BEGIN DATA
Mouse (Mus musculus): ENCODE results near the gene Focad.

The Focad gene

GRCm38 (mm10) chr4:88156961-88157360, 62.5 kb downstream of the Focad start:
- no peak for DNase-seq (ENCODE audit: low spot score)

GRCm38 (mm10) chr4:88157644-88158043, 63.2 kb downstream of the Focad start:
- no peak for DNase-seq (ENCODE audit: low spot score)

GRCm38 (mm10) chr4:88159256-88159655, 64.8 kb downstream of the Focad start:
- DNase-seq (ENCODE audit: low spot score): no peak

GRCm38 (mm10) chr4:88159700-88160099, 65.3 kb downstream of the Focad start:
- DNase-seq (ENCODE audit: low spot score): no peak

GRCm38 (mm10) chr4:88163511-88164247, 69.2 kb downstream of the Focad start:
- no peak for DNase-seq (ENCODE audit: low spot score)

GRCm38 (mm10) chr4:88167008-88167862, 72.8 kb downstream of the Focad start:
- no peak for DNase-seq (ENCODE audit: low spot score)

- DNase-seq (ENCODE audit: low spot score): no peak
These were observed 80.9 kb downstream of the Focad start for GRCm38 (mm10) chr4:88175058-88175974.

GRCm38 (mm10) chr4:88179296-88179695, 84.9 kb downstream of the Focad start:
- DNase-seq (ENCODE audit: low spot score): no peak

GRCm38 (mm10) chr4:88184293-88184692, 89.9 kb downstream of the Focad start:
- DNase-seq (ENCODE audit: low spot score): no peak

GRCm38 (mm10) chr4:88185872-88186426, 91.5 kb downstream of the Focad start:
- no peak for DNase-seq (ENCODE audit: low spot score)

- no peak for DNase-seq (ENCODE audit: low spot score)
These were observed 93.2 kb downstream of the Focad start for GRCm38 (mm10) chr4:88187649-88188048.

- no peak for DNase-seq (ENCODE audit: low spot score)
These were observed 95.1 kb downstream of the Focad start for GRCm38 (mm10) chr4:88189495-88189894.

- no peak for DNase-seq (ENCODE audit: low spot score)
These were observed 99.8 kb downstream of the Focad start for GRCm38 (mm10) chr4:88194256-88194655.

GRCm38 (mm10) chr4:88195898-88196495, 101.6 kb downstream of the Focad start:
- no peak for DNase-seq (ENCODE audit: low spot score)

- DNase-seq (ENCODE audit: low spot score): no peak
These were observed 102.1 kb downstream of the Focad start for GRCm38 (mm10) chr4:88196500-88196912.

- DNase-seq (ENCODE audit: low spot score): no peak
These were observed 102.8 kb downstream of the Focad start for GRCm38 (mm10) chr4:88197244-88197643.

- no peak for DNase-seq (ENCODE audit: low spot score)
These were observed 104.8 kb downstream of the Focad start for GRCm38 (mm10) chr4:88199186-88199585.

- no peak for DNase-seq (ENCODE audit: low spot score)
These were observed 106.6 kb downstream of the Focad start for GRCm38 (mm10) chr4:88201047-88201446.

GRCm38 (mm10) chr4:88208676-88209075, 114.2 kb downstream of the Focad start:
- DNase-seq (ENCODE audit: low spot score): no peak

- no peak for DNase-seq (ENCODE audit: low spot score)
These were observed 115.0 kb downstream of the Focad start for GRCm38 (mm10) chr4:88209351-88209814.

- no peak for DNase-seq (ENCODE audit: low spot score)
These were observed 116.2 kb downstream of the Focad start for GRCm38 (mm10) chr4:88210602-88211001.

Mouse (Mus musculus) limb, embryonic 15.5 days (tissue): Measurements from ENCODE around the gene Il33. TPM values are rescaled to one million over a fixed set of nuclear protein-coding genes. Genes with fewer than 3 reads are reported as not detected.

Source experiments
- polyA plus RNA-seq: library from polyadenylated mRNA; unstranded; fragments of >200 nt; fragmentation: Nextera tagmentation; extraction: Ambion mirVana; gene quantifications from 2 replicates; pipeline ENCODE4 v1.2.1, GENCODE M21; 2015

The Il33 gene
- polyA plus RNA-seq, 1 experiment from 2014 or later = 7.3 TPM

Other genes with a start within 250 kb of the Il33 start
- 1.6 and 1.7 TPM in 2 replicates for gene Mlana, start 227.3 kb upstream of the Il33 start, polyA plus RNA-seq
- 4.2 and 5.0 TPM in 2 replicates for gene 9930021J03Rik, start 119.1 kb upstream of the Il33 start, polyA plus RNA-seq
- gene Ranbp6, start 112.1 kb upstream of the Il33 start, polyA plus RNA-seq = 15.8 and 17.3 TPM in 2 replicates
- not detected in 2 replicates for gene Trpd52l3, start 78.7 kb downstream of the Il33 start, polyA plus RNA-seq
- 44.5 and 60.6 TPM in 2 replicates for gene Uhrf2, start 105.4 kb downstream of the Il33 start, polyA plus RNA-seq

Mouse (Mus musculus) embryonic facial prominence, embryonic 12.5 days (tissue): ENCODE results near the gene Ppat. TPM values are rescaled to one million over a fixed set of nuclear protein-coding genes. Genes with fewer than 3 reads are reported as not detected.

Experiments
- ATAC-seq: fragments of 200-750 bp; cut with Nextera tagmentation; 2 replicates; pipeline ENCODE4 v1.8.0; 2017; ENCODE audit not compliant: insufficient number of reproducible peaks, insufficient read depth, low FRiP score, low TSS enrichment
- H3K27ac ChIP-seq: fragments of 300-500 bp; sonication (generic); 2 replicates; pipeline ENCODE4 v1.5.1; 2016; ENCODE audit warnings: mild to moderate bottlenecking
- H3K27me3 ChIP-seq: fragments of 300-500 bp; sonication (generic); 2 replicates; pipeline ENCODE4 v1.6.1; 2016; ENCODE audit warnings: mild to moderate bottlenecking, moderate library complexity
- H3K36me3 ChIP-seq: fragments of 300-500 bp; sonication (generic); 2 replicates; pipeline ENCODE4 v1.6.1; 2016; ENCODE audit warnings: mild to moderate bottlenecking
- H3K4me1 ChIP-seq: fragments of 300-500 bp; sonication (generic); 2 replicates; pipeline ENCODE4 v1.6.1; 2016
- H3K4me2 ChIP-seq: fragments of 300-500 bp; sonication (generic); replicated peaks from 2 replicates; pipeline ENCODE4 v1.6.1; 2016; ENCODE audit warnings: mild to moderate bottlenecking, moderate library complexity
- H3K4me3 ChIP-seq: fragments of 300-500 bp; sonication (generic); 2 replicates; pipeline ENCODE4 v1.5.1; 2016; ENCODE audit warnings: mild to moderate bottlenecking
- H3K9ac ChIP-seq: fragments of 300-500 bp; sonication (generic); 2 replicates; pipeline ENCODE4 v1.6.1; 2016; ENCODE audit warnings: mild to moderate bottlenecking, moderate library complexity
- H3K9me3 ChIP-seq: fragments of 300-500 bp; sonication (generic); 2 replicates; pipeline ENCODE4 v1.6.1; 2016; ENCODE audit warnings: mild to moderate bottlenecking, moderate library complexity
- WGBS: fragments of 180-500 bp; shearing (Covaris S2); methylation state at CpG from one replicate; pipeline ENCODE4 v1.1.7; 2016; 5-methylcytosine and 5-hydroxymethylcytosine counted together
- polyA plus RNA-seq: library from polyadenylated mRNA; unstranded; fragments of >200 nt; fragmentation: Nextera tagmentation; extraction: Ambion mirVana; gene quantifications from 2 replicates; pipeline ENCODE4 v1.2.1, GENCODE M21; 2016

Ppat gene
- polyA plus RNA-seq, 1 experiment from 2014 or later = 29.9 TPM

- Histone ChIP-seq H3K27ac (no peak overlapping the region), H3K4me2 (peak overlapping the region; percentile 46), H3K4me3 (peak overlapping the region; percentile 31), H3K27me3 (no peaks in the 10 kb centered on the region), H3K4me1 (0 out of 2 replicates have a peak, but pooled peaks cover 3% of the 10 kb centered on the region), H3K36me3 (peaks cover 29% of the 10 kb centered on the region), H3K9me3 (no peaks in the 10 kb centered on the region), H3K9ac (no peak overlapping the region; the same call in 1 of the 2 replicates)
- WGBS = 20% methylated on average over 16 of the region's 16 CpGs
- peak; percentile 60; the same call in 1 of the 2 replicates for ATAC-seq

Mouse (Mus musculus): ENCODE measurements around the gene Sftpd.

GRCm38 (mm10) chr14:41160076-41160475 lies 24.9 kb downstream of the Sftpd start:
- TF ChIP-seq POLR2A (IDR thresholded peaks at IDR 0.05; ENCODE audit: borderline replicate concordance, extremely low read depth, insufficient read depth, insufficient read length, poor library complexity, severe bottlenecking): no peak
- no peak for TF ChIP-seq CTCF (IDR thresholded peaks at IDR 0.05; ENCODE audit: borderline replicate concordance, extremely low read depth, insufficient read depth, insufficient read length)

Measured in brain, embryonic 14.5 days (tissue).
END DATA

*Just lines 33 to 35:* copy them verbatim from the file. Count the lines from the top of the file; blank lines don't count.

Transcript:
- DNase-seq (ENCODE audit: low spot score): no peak
These were observed 102.8 kb downstream of the Focad start for GRCm38 (mm10) chr4:88197244-88197643.

- no peak for DNase-seq (ENCODE audit: low spot score)